During one of their serendipitous stops in filming what would become “The Last Days of August,” Rodrigo Ojeda-Beck and Robert Machoian were standing in front of some empty storefronts in the small town of Kendall, Nebraska when they were approached by a police officer who asked what the two were up to, unsure of what might be worth committing to celluloid when there was no one else around.
“The way he framed it as he approached us was he said, ‘Are you guys filming ghosts?’” recalled Ojeda-Beck, who was startled for reasons you might not think. “And I was like ‘Wow, what a beautiful image – to film the unseeable and how that would register on a camera,’ so then that was in [Robert and I’s] conversations. When we started filming, we were like, “What would that experience actually be like to film a ghost and and how do you evoke that emotion?”
While people were few and far between in the communities that Ojeda-Beck and Machoian traveled to for “The Last Days of August,” they found plenty of soul to summon in the bewitching 13-minute short making its west coast debut at Palm Springs Shortfest this weekend and its New York premiere at BAMcinemafest next week. Speaking to those who have stayed behind in rural areas after mom and pop shops on main street have been decimated by e-commerce and farmers traditionally take the hit, the co-directors are privy to doomsday ruminations after it appears as if the apocalypse has already happened with dilapidated schools and empty movie theaters once full of people now sit idle. Yet that talk is contradicted with their mere presence in front of the camera, carrying on even as they might be led to believe the world is crumbling around them, perhaps at a crossroads but moving nonetheless and inspiring Machoian and Ojeda-Beck to try to split the difference between still photography and movies where each individual frame in their short becomes its own rapturous experience.
On the eve of “The Last Days of August”’s bicoastal bows, the filmmakers behind some of our favorite films in recent years such as “God Bless the Child” and “When She Runs” spoke about reuniting for the project, capturing elusive spirits and delivering a stark rebuke against any claims that cinema is dead.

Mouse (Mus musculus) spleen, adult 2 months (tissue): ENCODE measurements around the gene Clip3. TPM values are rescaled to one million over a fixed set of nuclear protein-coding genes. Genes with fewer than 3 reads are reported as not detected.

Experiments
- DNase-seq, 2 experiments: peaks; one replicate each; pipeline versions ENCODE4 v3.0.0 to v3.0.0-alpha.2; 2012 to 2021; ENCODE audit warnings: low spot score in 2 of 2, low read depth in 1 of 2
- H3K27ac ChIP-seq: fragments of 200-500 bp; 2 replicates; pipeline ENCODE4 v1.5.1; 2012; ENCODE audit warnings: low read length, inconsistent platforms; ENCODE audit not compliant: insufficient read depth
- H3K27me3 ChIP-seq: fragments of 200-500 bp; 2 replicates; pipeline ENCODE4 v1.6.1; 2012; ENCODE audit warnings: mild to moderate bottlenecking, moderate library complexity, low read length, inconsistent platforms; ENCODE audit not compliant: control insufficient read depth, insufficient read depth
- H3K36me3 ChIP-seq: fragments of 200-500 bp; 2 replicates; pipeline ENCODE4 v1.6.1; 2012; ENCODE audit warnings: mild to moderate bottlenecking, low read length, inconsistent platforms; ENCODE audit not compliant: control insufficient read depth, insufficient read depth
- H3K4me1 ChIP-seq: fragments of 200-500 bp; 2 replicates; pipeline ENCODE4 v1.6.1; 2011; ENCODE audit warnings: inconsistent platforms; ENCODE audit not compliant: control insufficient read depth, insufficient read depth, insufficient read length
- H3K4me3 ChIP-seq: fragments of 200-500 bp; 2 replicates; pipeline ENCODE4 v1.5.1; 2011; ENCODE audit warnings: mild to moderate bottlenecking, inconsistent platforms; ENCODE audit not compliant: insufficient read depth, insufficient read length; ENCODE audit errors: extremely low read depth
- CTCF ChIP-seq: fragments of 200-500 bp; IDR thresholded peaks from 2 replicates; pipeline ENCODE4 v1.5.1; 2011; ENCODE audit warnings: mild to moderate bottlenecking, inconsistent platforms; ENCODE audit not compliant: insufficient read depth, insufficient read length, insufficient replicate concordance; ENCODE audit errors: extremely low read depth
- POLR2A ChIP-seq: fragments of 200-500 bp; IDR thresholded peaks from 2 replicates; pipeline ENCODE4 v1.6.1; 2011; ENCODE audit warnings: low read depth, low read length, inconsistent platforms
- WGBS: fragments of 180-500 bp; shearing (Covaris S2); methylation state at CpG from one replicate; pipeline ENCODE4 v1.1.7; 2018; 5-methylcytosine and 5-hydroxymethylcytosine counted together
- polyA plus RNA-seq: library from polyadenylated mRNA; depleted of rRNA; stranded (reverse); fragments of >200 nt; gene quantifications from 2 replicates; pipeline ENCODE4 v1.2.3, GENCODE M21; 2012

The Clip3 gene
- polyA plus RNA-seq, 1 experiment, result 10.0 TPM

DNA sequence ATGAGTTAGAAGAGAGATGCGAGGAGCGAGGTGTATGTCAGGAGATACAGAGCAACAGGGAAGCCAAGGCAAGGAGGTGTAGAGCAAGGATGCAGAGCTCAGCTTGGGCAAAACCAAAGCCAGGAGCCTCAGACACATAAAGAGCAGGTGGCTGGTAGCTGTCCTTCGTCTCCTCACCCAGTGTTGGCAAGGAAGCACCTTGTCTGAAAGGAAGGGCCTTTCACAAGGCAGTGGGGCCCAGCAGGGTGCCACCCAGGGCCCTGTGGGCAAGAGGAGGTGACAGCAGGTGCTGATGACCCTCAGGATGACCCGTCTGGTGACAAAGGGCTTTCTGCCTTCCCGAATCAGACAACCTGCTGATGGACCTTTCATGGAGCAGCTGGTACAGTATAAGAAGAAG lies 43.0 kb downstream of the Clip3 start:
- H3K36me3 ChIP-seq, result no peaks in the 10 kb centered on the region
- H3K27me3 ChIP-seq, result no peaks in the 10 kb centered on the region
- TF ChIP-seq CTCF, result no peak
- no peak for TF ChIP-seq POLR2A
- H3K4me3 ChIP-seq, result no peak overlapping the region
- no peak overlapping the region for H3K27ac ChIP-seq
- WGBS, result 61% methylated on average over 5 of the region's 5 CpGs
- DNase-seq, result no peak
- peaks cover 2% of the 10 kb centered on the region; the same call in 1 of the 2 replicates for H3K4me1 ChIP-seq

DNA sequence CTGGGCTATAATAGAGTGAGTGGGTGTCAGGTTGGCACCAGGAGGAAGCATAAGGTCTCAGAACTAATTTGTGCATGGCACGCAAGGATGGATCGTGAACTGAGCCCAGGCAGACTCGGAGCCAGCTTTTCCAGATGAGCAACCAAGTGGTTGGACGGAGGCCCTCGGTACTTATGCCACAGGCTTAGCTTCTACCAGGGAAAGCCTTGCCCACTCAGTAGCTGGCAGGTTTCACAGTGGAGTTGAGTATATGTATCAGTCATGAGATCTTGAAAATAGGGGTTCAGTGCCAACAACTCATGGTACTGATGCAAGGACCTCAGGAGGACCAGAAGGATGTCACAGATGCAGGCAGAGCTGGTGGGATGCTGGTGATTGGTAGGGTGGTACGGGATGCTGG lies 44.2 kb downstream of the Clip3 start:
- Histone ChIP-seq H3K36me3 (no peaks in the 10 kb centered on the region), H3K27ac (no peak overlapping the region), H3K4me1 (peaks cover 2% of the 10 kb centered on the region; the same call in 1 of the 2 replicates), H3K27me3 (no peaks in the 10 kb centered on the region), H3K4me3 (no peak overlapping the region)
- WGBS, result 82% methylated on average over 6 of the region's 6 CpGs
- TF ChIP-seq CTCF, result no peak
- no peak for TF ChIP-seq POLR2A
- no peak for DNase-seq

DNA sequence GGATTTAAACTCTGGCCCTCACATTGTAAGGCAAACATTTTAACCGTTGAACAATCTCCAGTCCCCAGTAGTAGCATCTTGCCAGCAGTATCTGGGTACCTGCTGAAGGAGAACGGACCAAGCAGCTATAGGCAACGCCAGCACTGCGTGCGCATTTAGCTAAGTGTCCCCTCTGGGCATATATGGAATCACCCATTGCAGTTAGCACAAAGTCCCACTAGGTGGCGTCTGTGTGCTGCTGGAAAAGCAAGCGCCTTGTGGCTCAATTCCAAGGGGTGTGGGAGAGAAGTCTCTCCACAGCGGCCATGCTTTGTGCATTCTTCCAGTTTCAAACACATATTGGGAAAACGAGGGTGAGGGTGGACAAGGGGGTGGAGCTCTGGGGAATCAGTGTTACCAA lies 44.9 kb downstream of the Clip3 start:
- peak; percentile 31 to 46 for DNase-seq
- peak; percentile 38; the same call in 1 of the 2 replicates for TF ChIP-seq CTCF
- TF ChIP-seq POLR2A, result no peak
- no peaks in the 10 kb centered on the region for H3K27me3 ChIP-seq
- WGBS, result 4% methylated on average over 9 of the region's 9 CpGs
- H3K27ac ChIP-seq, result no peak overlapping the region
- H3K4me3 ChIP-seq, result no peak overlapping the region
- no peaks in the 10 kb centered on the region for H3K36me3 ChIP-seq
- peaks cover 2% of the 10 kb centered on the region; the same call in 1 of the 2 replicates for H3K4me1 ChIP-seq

What led you guys to Nebraska?
Robert Machoian: I lived there almost right out of high school for a period of time and it very much felt like a second home because I went from a farming community to another farming community with really very different objectives. In California, we were growing tomatoes and broccoli and in Nebraska, we were growing mainly corn, but also soybeans and cattle, which was all very new. But I’ve always had a great love for that area and it was a big shift for me coming from California where often when you meet somebody you ask what they do, which is their job and when I would ask that question out in Nebraska, it was not the job. It was like “I hunt” or “I four-wheel” — the actual things that they defined themselves by, so as Rodrigo and I were talking about projects to do together, I just really wanted for him to experience the community out there and said, “Hey, do we go out and travel around Nebraska?”
Rodrigo Ojeda-Beck: Yeah, we were also looking for areas that had a lot of small towns and a small radius. We didn’t know all the details of what we wanted to document at the start of the project, but we knew that documenting the decline of small towns was one aspect we were really interested in. When Robert was showing me around, we were traveling by van essentially, so it was really nice to travel five, ten miles and we’d have a different town just to check out the people and the landscape and to have different conversations and see where that’d guide us to the next place.
How much scouting do you do before starting to shoot?